A restoration plan with an eco-industrial vision
By Emma Marris
One summer afternoon I bobbed on the waters of a river with an Indian name, watching a kingfisher dive for fish. Osprey perched nearby, and a few feet from my kayak a salmon jumped with an impressive splash. Was I on the Sol Duc River in Olympic National Park, perhaps, or deep in the coastal rainforest of British Columbia? No. I was in the heart of Seattle, Washington, on a five-mile stretch of the Duwamish River lined with industrial operations and designated in 2001 as a Superfund site thanks to all the toxins in the mud. From my yellow boat I could see the Space Needle and skyline, as well as Boeing’s famous Plant Two, where a dozen B-17 bombers were built every day during World War II.
The Duwamish River is a mess, but the wildlife that frequents it shows that it has promise. What’s interesting is the vision its supporters have for it. None of them are talking about restoring it to the way it was when Europeans first settled in Seattle in the 1850s. None of them are pushing for it to be made into a park. Instead, they see a hybrid future for the Duwamish—part habitat, part active industrial waterway.
Plant Two’s windows glowed rosy in the setting sun, and from the water I could see how the massive building extended out over the river on pilings. “All the oil and toxic chemicals involved leaked through the floorboards,” said Cari Simson, a staffer at the Duwamish River Cleanup Coalition, who balanced in her own kayak as planes taking off from Sea-Tac Airport roared low overhead. “All this mud is filled with heavy metals.”
As part of the long process of the Superfund cleanup, Boeing has agreed to tear down Plant Two, seal off the portion of the river currently underneath and alongside it, pump out all the water, and then remove 100,000 cubic yards of toxic sediment. Eventually they plan to install salmon-friendly habitat, including gradually sloping banks and pocket side-channels to the river, which salmon can use as rest stops as they migrate up the river to spawn.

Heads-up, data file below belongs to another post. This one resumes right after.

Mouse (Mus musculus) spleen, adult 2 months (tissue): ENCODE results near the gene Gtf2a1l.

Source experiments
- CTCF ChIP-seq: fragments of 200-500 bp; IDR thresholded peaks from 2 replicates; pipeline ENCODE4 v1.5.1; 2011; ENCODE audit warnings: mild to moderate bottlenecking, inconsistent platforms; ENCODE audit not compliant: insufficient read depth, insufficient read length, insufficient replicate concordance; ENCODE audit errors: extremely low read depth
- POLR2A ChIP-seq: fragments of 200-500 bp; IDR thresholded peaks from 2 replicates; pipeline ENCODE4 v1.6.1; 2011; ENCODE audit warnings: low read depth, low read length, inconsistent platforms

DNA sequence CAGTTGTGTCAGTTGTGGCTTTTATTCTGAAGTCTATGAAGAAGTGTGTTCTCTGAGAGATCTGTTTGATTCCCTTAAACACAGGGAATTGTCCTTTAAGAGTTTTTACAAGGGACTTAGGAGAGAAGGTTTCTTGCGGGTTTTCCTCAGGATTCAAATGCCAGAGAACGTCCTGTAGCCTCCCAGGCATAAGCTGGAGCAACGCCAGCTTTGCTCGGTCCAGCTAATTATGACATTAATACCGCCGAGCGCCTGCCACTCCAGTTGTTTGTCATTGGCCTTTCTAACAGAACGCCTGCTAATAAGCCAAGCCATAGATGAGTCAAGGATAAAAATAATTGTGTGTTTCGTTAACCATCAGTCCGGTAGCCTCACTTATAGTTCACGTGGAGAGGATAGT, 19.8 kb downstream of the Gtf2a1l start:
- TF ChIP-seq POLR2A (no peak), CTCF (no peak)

Simson will be pleased to see the change. But she doesn’t want every lot on the river to follow suit. The low-income neighborhoods on either side of the Duwamish could use the jobs that an active industrial waterway can provide. And so Simson and her colleagues want to have it both ways. The Duwamish River Cleanup Coalition has an “eco-industrial vision” for the river. It’s a tall order for a river mostly hidden behind defunct cement factories and huge Boeing buildings, a river currently lined with signs warning against consuming the river’s fish and shellfish—in English, Spanish, Chinese, Korean, Vietnamese, Cambodian, Laotian, and Russian, just to be safe.
But the entities that will have to clean up the river under the complex Superfund process, including the City of Seattle, the Port of Seattle, King County, and Boeing, share the hybrid vision for the river, or at least they claim to. Major cleanup actions won’t begin for a few years, and it remains an open question how clean the Duwamish will get.
In the meantime, as my short kayak trip up the Duwamish demonstrated, the seeds of this vision are already present between defunct operations rusting in the drizzle. Sure, much of the shoreline is a wild tangle of blackberries and butterfly bush growing on heavily contaminated muck, but there are also thriving businesses and restored sites, like the mouth of Hamm Creek—for many years better described as Hamm Pipe, a culvert that unceremoniously dumped into the river. Now the pipe is gone, and a “daylighted” creek softly flows into the Duwamish through a lacy scrim of reeds and grasses patrolled by herons. The vegetation that has been planted here feeds baby salmon and provides habitat for birds.
Downstream we floated by a cozily seedy marina where hip young artists live aboard their boats and past Delta Marine, a luxury yacht maker. Farther still, people waved to us from a series of tiny street-end parks that look out over the river.
Rewilding, assisted migration, and embracing some exotic species and novel ecosystems may seem like disparate strategies, but they are all at some level about making the most out of every scrap of land and water, no matter its condition. To make the most of our protected areas, we must think beyond their boundaries and complement our wildernesses with conservation everywhere else too, from industrial rivers like the Duwamish to the roofs of buildings and farmers’ fields.
Some optical illusions, like the illustration that can be a rabbit or a duck depending on how you look at it, rely on a gestalt switch. You see an image one way, unable to see the other possibility, and then suddenly your brain flips and sees it the other way. A protected-areas-only, pristine-wilderness-only view of conservation sees a globe with a few shrinking islands of nature on it. Nature is the foreground, human-dominated lands the background. The new view, after the gestalt switch, sees impervious surfaces—pavement, houses, malls where nothing can grow—as the foreground and everything else as the background nature.